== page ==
Independent gps offer more value for money than any alternative service provider.
    I am saddened to see the impending destruction of GP services.
    General practice is already on death bed, do not put it on Liverpool care path ways.
    Let it keep its Dignity, pride and disappear gracefully
    taken over by the private sector.

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  • In response to Dr Glasspool, I did email him at about 1835 on the Friday, it's not yet January but as of now (Monday 2015, and yes, I'm still in surgery) he has not replied

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  • We have been seeing patients until 8pm tonight due to unprecedented demand today and staff shortages - did we email the hospital or the ambulance trust - no we didn't as we were too busy mucking in and getting on with it. I now just delete these emails for the sake of my BP

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  • .. thank goodness they emailed,I will just stop peeling the parsnips for a moment and ring the lot of them.
    Or maybe this nhs england could just learn the difference between public health and general practice..and get the right people on the job.

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  • Another example of an administrator making things up in his little isolated room where he has virtually no contact with reality.
    These sort of comptemptible edicts need reviewing by someone more grounded, so the creator avoids appearing idiotic to everyone else.

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  • Secure environments GP

    Well he lobbed a grenade in. Mind you I sometimes think the Pulse Team likes to selectively abstract the good stuff to see us vent cathartically :-)

    Perhaps the source of the problem best be brought to NHS England's "the one and only Adam Bland's " attention. Look what is easy to find to add context:

    Cutting in Yorkshire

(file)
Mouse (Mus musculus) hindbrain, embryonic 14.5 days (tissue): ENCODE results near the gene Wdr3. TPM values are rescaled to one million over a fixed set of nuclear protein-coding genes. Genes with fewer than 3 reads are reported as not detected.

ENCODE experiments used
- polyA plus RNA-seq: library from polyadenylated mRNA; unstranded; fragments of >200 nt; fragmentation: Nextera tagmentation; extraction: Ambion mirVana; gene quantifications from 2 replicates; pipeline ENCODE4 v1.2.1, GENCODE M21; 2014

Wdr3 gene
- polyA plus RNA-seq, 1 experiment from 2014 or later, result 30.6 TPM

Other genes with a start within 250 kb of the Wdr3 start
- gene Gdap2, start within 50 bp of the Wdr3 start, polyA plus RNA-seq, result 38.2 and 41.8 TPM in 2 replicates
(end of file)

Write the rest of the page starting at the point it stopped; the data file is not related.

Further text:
Take Yorkshire Ambulance Services Trust (YAS) – it’s looking to slash its budget
    by £10.3 million this year alone. Its ‘cost improvement plan (CIP)’ sets out a new operational model which threatens mass downgrading for ambulance staff and the loss of professionally trained technicians on ambulances altogether replaced by driver roles. Posts are not being filled and crews are driving from one 999 call to the next without the time to check or clean the back of their ambulances or have ad- equate rest breaks.
    To top it all off, YAS wants to do away with its ‘urgent tier’, opening the way for profit making companies like Virgin Care and Serco to move in and profit from our emergency care.

    The cuts are driving down wages and shrinking the publically-funded ambulance service to its bare minimum – this is the softening up before private companies pick up the slack and the
    creep of privatisation spreads even deeper into
    our NHS.
    ---
    So I would say DEAL WITH THAT rather than asking General Practice currently "dying by a thousand cuts" to stop late and call 200+ elderly and say;

    "This is Dr B. Would you mind awfully not calling an ambulance this weekend...(silence...cold call confusion response)...No I'm not selling over 50 life insurance, funeral expenses cover/plans,,,,no not PPI either. The ambulance service is too busy so "the NHS managers" wanted me to remind you to..., say, think about calling Bob from over the road to take you to hospital if you have another fall. Actually best don't walk around too much...don't forget to take your tablets..."

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  • Hilarious!!